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Enhanced ignition of biomass in presence of NO x

Oluwoye, I., Dlugogorski, B.Z., Gore, J., Westmoreland, P.R. and Altarawneh, M. (2017) Enhanced ignition of biomass in presence of NO x. Fire Safety Journal, 91 . pp. 235-242.

Link to Published Version: http://dx.doi.org/10.1016/j.firesaf.2017.03.042
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Abstract

Accumulation of combustible biomass residues on hot surfaces of processing machineries can pose fire hazards. In addition, the presence of nitrogen oxides (NOx) from plant equipment alters the local conditions, aggravating the propensity for low temperature ignition risks. This study presents an experimental study on a relative effect of NOx on ignition temperature of morpholine, an important surrogate of biomass, to reveal the sensitising role of NOx in ignition of biomass fuels and to gain mechanistic insights into the chemical aspect of this behaviour in fire. The experiments employed a flow-through tubular reactor, operated at constant pressure and residence time of 1.01 bar and 1.0 s, respectively, and coupled with a Fourier-transform infrared spectroscope. For a representative fuel-rich condition (Φ=1.25), the concentration of NOx as small as 0.06% lowers the ignition temperature of morpholine by 150 °C, i.e., from approximately 500 °C to 350 °C. The density functional theory (DFT) calculations performed with the CBS-QB3 composite method, that comprises a complete basis set, characterised the dynamics and energies of the elementary nitration reactions. We related the observed reduction in ignition temperature to the formation of unstable nitrite and nitrate adducts, as the result of addition of NOx species to morphyl and peroxyl radicals. Furthermore, the reaction of NOx with low-temperature hydroperoxyl radical leads to the formation of active OH species that also propagate the ignition process. The present findings quantify the ignition behaviour of biomass under NOx–doped atmospheres. The result is of great importance in practical applications, indicating that safe operation of wood-working plants requires avoiding trace concentration of NOx within the vicinity of biomass residues. This can be facilitated by proper (and separate) venting of engine exhausts.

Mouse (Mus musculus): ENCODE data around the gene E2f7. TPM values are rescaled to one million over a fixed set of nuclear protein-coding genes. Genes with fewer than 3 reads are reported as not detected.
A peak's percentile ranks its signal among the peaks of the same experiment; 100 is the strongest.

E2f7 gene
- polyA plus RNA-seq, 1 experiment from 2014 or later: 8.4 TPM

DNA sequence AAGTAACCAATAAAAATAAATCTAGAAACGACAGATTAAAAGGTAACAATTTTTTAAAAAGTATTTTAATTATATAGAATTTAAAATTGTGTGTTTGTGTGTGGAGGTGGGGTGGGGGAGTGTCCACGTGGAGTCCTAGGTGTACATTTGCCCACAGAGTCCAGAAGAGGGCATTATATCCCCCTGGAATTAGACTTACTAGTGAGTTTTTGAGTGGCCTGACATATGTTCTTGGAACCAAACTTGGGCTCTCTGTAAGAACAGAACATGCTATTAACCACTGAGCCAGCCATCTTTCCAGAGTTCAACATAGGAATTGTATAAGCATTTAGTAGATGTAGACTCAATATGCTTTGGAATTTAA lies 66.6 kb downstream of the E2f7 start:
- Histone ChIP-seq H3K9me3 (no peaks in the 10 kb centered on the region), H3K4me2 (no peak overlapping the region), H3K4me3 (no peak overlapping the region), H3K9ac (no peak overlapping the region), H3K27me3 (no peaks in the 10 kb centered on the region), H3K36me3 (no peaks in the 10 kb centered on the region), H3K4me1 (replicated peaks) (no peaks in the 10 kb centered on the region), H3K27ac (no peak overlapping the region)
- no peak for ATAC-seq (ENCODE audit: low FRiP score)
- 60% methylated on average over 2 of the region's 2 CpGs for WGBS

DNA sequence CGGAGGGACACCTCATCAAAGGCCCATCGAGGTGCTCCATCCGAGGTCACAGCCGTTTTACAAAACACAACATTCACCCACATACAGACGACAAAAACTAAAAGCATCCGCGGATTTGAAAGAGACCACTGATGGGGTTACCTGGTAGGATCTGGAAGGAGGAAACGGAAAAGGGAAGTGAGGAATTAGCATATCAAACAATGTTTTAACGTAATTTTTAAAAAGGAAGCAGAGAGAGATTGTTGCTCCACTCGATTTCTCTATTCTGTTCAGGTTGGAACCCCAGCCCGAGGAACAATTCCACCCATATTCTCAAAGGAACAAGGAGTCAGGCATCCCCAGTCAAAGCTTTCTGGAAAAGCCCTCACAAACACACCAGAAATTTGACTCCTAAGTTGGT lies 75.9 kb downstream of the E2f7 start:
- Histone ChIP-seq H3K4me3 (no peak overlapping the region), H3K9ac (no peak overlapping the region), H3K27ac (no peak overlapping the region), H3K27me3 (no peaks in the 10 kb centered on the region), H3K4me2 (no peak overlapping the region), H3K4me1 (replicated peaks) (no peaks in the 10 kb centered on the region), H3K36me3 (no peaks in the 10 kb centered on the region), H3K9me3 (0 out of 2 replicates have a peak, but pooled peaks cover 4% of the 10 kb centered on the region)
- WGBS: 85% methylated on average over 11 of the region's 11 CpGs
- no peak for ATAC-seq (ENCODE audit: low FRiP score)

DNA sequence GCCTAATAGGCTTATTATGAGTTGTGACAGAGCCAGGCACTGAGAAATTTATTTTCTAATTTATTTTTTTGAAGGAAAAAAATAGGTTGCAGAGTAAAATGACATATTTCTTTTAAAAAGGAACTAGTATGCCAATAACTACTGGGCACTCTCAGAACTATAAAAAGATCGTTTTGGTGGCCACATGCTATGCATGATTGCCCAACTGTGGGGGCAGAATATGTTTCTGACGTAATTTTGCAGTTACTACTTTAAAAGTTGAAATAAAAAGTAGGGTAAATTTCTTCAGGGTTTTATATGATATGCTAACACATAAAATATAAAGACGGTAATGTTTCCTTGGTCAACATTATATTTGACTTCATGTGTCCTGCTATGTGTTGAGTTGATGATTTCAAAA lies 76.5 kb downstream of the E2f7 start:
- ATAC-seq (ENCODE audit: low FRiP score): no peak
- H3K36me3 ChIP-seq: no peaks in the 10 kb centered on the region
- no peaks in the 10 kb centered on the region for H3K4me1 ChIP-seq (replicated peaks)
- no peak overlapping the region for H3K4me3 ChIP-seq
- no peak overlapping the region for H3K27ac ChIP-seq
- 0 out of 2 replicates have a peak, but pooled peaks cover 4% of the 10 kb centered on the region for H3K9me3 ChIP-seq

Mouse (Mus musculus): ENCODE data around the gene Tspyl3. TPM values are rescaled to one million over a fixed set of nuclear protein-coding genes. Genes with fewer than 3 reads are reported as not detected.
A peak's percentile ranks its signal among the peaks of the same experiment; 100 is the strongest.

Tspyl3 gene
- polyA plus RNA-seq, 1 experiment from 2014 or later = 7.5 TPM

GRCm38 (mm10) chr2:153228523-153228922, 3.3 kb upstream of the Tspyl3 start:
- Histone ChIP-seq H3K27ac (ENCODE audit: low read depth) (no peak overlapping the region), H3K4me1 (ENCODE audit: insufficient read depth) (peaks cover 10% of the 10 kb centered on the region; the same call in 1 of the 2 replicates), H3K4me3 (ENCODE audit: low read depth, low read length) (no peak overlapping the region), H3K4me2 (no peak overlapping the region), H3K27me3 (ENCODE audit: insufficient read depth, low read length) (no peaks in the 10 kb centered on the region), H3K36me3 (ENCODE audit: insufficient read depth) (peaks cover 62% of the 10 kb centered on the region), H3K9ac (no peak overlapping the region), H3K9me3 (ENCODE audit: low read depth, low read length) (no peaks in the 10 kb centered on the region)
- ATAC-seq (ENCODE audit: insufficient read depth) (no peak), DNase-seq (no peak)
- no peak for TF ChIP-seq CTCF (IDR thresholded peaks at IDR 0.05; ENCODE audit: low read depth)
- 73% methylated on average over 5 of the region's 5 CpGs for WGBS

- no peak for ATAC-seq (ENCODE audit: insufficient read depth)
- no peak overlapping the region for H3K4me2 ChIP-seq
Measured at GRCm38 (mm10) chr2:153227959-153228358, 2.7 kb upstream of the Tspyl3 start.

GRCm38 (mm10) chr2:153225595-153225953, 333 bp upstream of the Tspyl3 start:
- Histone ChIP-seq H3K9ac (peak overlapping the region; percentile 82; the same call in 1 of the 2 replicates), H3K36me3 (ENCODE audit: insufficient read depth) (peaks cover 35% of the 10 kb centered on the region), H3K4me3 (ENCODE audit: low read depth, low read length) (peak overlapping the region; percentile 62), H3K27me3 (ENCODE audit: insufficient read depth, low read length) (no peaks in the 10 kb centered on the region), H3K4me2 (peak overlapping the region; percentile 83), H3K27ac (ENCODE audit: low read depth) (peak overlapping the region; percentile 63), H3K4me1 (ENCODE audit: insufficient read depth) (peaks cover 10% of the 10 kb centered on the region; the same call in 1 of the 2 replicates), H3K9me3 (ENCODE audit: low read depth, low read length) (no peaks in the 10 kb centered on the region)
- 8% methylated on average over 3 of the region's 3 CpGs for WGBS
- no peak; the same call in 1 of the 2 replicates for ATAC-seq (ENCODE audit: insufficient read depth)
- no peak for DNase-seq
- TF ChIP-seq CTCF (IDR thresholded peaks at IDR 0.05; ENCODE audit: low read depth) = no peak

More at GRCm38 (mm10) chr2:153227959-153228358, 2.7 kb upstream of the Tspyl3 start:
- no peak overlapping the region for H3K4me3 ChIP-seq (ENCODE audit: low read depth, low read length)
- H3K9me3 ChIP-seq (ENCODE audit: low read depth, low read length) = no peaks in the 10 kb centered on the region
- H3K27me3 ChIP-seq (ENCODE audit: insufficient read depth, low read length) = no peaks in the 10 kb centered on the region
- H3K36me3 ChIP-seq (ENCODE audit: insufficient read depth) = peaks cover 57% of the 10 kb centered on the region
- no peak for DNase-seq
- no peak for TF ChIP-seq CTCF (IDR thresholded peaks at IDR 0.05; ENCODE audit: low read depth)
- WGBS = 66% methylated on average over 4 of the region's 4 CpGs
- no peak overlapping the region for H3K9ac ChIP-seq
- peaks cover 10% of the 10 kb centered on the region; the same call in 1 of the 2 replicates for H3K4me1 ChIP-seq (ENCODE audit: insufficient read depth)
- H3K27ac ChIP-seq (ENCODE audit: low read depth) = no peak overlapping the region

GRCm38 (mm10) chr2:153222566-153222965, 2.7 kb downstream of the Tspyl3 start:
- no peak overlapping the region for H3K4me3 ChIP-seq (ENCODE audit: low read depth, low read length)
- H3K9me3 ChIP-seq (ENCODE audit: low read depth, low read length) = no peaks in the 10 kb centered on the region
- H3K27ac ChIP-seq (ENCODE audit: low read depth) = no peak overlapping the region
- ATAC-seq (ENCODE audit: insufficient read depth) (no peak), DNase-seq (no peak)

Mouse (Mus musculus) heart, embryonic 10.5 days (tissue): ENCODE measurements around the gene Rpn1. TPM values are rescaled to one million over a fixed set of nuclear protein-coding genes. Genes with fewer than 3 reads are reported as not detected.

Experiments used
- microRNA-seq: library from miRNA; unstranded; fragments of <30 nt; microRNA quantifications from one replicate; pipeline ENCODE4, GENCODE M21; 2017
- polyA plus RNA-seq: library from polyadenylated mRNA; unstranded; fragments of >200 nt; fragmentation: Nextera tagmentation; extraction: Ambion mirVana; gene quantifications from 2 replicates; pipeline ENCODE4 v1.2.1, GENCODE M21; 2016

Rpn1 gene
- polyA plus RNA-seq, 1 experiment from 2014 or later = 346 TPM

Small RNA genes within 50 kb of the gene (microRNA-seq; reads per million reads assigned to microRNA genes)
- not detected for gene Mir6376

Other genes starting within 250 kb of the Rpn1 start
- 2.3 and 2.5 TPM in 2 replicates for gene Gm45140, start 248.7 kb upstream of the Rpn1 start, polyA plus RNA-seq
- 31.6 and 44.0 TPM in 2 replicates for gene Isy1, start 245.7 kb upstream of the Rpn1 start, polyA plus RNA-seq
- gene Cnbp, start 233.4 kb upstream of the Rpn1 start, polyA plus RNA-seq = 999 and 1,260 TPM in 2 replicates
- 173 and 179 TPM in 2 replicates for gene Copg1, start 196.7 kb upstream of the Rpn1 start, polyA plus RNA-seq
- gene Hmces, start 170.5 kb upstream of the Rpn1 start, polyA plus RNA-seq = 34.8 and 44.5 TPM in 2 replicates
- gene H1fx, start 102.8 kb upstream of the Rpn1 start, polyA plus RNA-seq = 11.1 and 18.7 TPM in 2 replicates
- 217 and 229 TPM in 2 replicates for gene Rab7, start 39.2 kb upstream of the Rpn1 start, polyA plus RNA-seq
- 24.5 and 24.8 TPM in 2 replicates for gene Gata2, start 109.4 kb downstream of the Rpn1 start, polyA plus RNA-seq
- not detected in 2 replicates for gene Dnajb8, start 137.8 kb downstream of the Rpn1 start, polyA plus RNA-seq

Publication Type: Journal Article
Murdoch Affiliation: School of Engineering and Information Technology
Publisher: Elsevier
Copyright: © 2017 Elsevier Ltd
URI: http://researchrepository.murdoch.edu.au/id/eprint/36401
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